Feeling drained

A cold spell is coming so off I went to ensure the boat’s plumbing will not be not damaged by the water freezing in the pipes and equipment. All it takes is to drain down the domestic plumbing. You know the sort of thing, open a drain valve and open a tap and let the water run out. Except of course the drain valve is at floor level of the boat and the floor of the boat is below the water line outside. Water does not drain up hill.
That is where my modification comes in, I put in a tee piece and air vent before the pump so I can pump the water uphill to a sink and let it run out. Well that was the first modification. Valves and tee pieces are fun inventions I think, the meccano set or lego set for the amateur plumber.
The other winter I decided that it would be useful to have a gas water heater for when the water tank had been drained. The water tank had a valve each side of it, so by adding a couple of tee pieces and a couple more valves I could switch over to the gas heater without refilling the tank.
That worked.
After a while I realised that if I had been using the tank, but it was tepid I could run water from the tank through the gas heater to get it hot enough for a shower. That needed a couple more tee pieces and a valve or two, my third modification.
Last winter it took ages to empty the tank ready for winter using a drill pump, but I got this idea that if I created a loop using hose pipe, from the bottom of the tank to the inlet of the domestic pump I could pump the tank dry in no time. But I had to add another valve.
So there we have it, the only thing I had to do when I got to the boat was to connect the hose and find the coded instructions which I now need to tell me which valves to turn to get the combination that I currently need. With valves A to G in the wardrobe and three others elsewhere I can easily drain the system, flood the floor or blow up the tank depending on whether or not I get it right.

This is the last month that I am keeping the boat in Apsley Marina. It has been OK for the last 7 years but I have not really got the value out of it. One of the things that the marina has, and it is outside the security fence, is an elsan disposal room. As an aside, the “security” fence is one of those low chain fences that you can either step over in the daylight or trip over into the canal at night.
Anyway the elsan point is in its own room which I have used quite a few times. I nearly always forgot to take my CRT key to open it, taking instead only the marina “security” gate key. Over the years I have remembered at last. At least once out on the canal I would still be able to use the elsan point, many boaters do because the nearest other one is a hour away by boat.
This week I went to use the point for the last time and I remembered to take the CRT key.
This week the lock has been changed to take a marina key. A key that I will have to give back when I leave the marina.
How is that for Murphey’s law?

Dividing Paths


For those who look forward to a read I must apologise for being silent recently. For those who just read these posts out of some sense of loyalty then thanks for hanging in there and I hope that you enjoyed your break. I am back “on-line” with a few things to write hopefully for your amusement or pleasure or information. All sorts of things are whirling around in my head from global warming, diesel emissions, plastic …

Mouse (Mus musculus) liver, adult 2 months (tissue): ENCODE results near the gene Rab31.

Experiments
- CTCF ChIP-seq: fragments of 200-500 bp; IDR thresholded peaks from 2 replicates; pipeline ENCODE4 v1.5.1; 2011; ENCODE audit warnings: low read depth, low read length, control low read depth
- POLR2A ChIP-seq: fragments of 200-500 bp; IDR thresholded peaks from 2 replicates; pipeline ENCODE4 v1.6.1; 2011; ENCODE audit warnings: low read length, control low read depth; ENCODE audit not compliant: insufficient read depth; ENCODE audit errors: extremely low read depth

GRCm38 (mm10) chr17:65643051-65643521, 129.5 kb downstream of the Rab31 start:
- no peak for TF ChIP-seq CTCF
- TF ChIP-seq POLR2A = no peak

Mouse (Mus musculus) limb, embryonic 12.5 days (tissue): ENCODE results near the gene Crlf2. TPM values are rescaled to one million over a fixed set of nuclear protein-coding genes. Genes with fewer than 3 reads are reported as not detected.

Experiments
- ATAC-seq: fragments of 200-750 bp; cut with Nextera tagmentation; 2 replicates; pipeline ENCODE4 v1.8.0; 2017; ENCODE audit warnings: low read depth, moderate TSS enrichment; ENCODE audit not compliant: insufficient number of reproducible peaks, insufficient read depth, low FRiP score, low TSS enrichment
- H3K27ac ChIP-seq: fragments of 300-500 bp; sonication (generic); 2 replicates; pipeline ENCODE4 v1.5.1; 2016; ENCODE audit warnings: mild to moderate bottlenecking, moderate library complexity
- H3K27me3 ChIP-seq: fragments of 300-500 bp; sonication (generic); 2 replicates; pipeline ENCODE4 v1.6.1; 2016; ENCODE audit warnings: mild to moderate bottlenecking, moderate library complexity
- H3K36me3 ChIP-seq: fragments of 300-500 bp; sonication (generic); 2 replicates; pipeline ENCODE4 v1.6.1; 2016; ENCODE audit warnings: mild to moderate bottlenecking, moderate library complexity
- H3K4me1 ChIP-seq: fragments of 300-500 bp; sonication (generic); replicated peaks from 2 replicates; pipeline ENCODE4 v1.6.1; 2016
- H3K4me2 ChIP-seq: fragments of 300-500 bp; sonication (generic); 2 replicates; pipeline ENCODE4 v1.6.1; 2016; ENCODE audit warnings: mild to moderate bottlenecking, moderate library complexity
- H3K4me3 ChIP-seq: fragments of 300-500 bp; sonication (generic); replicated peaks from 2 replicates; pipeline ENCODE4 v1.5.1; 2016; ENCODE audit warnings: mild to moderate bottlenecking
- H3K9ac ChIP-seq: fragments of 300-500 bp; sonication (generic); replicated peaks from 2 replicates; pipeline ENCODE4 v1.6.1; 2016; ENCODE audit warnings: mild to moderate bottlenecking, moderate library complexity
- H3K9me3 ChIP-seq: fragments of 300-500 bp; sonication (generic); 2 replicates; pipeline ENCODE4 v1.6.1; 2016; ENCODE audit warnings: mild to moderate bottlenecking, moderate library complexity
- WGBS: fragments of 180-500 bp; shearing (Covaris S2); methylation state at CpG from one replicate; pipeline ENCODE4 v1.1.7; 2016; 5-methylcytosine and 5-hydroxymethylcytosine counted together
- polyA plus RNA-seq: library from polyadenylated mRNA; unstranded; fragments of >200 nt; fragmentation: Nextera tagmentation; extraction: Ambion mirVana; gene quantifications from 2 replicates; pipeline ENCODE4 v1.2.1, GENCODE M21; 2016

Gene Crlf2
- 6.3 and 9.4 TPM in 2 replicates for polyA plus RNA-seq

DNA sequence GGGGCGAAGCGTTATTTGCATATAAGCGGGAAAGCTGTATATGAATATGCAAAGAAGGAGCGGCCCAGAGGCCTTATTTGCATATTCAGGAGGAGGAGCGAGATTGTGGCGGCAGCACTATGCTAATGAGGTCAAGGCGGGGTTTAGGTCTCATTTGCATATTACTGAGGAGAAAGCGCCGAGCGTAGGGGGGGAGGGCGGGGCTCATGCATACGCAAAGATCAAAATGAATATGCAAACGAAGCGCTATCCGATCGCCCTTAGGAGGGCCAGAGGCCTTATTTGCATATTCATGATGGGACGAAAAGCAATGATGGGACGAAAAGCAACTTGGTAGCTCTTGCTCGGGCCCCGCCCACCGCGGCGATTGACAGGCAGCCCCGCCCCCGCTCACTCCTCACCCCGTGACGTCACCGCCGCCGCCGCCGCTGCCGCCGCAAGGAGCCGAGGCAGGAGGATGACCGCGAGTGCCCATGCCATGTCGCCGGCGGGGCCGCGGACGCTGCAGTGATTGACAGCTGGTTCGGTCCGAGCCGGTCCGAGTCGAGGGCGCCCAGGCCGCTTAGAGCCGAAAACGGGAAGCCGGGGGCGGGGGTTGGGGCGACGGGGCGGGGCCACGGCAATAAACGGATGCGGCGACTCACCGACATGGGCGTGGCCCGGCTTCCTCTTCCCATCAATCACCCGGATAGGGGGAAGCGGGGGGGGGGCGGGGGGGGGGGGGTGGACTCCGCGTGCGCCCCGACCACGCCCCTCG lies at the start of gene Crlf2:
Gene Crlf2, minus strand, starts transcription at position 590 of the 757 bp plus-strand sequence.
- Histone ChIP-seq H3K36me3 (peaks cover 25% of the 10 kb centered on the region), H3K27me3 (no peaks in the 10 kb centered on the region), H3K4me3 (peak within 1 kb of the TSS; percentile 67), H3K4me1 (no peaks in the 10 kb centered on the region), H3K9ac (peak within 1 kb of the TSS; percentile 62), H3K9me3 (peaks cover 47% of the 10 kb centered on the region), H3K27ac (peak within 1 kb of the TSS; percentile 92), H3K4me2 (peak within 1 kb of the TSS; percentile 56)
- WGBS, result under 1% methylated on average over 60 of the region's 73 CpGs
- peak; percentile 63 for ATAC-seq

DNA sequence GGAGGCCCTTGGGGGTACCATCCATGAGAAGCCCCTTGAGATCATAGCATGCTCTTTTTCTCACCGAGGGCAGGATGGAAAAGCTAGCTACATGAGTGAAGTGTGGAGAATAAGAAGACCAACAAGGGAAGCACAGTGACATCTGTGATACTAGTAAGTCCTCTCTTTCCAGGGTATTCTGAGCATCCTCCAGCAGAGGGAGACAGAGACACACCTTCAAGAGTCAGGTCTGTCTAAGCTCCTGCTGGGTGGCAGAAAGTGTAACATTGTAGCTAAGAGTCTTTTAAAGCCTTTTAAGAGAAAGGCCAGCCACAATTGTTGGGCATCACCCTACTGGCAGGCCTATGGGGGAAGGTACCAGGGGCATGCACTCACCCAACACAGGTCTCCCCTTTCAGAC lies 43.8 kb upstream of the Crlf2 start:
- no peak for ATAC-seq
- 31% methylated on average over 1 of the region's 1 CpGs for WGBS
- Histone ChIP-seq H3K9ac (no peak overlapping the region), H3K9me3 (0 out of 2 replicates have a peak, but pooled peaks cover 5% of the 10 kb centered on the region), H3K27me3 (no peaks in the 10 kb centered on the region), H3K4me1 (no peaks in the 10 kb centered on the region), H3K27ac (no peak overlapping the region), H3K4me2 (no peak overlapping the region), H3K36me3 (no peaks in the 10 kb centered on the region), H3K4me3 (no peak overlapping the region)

When I say these things are in my head I really mean the topics are, I do get a hot head sometimes, and plastic and diesel particles have been found about everywhere so they may be in my head as well.

I also promise to post a few more cheerful and practical things but first of all I wanted to put to bed a musing that has been on my mind. It does not fit into the normal facebook type blog, you know the type where everything is wonderful and isn’t life great. It is a musing on loss which is itself a part of life that these days we try to ignore. The problem with that approach is that when loss strikes we can be unprepared and do not know how to carry on.  Accepting loss as part of the journey would enable us to be better prepared to carry on in a more positive manner, knowing that we should not feel regret or guilt at enjoying life in our changed situation.


The two of us are walking side by side, along a country path with green pastures on every side.
The path has grass growing down the middle, she walks to the left of it, me to the right.
As we walk quietly on, the grass in the centre gets taller, until it begins to brush our hands, it is then that I realise that that we are gently touching hands, lightly holding them, and have been for longer than I remember.
We walk on and the grass is mingled with wild flowers but also gorse, nettles and thistles that occasionally prick and sting, yet we hold on. Gradually her path begins to veer away from mine, the green partition grows, the thistles increase and I tighten my grip.
She seems to be totally accepting that she is now on a different path, focused on where she is going.
As the paths continue to diverge our arms reach out further to keep our hands touching, until it is just our finger tips touching. The hedge, for that it is now what it is, is so high that occasionally I loose sight of her face for a moment.
We have to keep walking and I know that my path does not yet lead to her destination.
Then her path takes a slight dip and our fingers loose contact, I can’t see her any more.